Whether it’s picture frames, mirrors, or TVs mounting anything on a wall requires finding structurally strong elements that can bear the weight of any object that’s hung. And with most walls being drywall, a simple nail isn’t going to do the job.
However, the wood studs that are behind drywalls are far stronger and do just the trick in supporting heavier loads hanging on the wall. After all, the last thing one wants is that expensive picture frame crashing down and shattering all over the floor.
Finding these studs can be difficult and that’s where a Stud Finder can come in handy.
Stud Finders are tools that can help identify studs behind a wall and use a variety of technical methods to determine if a stud exists. Common ones are magnetic Stud Finders that can also identify any metallic objects behind the wall, but others will just use wall density measurement techniques to identify studs behind the wall.
Nearly all homes come with studs that are placed 16 to 24 inches apart. Homes built post-1965 will have studs that are roughly 1.5 inches wide while homes built pre-1950s will have 2 inch wide studs.
These stud finders will work on various materials such as drywall, floors, lathe, and even tiles!
Regardless, for a user, they all are operated the same way so here’s how to use a Stud Finder the next time something needs to hang against the drywall.
Stud finder device: Higher-end models come with center-finding density measuring check and should be used when hanging heavier valuable items. Otherwise, a magnetic stud finder will do just fine.
Batteries:be sure to check that the stud finder has fresh batteries and functions well. It’s also good to clean the sensors located on the backside of the stud finder so that there are no particles that may give incorrect readings.
Pencil:A pencil or non-permanent marker should be used to help market spots where a stud is found.
Measuring tape:A measuring tape will be helpful in planning out the size of the object that needs to be hung and will help determine center studs.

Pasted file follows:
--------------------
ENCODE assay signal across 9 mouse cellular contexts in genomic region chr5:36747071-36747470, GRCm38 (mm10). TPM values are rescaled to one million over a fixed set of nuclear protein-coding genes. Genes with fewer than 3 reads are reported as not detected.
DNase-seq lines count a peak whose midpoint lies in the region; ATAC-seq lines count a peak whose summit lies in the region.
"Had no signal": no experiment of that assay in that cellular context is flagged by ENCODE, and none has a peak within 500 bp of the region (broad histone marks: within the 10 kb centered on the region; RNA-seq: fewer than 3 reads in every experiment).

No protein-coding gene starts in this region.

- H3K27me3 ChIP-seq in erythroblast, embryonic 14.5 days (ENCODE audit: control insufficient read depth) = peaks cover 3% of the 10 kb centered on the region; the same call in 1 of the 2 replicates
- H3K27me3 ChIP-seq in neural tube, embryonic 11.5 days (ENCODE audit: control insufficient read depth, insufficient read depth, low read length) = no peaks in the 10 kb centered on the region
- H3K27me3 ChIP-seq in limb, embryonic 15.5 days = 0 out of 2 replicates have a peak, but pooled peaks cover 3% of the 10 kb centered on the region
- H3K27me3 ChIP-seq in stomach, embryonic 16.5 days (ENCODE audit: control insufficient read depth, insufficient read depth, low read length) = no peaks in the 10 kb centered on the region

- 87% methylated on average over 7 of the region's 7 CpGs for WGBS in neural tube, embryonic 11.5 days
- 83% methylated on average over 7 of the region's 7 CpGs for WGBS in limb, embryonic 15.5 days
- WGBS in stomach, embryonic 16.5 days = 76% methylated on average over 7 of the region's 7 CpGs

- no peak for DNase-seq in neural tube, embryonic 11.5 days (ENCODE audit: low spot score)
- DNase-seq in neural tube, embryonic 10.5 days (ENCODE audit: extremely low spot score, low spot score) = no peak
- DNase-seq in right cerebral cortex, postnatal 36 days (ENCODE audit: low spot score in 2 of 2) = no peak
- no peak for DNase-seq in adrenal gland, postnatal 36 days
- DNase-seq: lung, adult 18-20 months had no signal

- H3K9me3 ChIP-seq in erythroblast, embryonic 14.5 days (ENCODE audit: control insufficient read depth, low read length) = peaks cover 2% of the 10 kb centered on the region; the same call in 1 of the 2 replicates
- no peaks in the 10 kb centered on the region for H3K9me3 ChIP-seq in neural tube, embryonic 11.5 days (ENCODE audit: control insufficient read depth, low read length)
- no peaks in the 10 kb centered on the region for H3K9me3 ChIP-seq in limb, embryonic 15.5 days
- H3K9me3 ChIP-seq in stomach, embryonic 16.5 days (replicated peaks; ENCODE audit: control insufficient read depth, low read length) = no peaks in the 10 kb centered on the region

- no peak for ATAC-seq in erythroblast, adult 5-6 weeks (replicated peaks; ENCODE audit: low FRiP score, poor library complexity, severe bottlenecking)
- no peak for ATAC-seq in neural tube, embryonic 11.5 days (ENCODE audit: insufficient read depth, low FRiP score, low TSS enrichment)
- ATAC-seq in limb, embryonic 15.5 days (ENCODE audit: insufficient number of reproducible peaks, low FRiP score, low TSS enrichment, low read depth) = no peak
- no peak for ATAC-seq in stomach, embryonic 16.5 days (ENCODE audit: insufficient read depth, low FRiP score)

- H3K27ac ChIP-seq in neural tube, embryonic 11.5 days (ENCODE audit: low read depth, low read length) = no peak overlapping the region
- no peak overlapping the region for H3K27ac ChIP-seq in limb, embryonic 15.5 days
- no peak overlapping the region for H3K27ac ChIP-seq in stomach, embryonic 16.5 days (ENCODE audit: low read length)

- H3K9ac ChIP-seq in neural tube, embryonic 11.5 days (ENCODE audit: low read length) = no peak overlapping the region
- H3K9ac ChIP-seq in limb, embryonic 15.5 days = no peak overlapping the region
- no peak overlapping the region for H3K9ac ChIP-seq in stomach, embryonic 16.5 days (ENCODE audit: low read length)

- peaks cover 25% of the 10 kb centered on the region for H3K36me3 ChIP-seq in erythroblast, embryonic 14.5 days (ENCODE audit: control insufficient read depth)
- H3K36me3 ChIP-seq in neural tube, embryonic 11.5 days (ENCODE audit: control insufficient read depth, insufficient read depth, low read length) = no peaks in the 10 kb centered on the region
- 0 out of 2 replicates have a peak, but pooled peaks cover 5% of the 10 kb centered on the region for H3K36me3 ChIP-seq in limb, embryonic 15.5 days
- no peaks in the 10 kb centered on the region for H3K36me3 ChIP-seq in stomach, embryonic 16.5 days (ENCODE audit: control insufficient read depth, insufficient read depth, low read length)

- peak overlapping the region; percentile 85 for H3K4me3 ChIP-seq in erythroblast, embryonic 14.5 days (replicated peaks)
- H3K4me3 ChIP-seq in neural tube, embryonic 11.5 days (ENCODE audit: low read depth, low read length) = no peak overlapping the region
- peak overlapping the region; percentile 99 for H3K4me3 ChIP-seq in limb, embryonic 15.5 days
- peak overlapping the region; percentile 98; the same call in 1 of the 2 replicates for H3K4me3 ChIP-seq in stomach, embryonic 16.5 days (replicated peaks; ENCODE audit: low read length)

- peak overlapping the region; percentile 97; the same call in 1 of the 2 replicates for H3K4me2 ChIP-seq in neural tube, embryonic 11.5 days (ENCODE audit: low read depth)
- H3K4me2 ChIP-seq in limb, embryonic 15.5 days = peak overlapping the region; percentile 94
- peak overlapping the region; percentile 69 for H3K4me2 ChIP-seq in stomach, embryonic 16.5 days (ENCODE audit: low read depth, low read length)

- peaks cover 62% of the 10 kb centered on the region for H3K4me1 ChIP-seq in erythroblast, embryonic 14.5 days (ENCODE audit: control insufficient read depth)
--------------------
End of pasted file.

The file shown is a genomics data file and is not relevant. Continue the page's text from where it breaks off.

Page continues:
Plan where the object should hang
The first step is understanding what needs to be supported by the wall and its dimensions. This means using a measuring tape to get an idea of the height and width of the object as this will determine where to find the studs.
In addition to this, prepare the wall surface to be worked on by removing any existing items that are hung in other areas or in front of the area where you want to hang the item. Any surrounding metal objects can interfere with how the stud finder works so have these moved out of the way.
Studs behind a wall help provide structural stability to the wall. These are commonly spaced apart in 16 or 24-inch intervals.
Turn on and place the stud finder on the wall roughly 1 foot from where the object needs to be hung, and slowly move it horizontally across the wall. Common models have buttons on the sides to turn on the device.
If the stud finder finds a stud it’ll beep or flash a light. At this point make a slight mark and continue moving horizontally to find the outer edges of the stud. This helps understand how wide each stud is which will be helpful later when placing the object. A center-finding stud finder will also illustrate the edges of the stud so the mark can be made in the center.
Each time the stud finder alerts to a stud, create marks so that the center of each stud can be determined. Note, this won’t be required if one has a center-finding stud finder.
As you mark multiple spots, there may be some instances of the stud finder providing false positives - that is alerts for metal piping or brackets inside the wall. As the stud finder is used, alerts that are 16 to 24 inches apart will be the actual positive results indicating it is a stud.
Once the center is located for each stud through triangulation as one moves horizontally, these centers can then be where one can hammer or drill as required to set up the object.
Though most projects needing to use Stud Finders will follow the guidance above, here are some things to keep in mind:
Some Stud Finder devices won’t work on drywalls where the layer is greater than ⅝ inches.
The 16 to 24-inch stud finder doesn’t always apply and some homes may come with larger or smaller intervals.
Stud Finders are life-savers when carrying out home projects that involve the need to hang objects against a wall. There are models that are inexpensive and others that are complex with many features to help identify edges and centers of a stud easily.
Either way, they are a useful tool to have in one’s DIY home repertoire.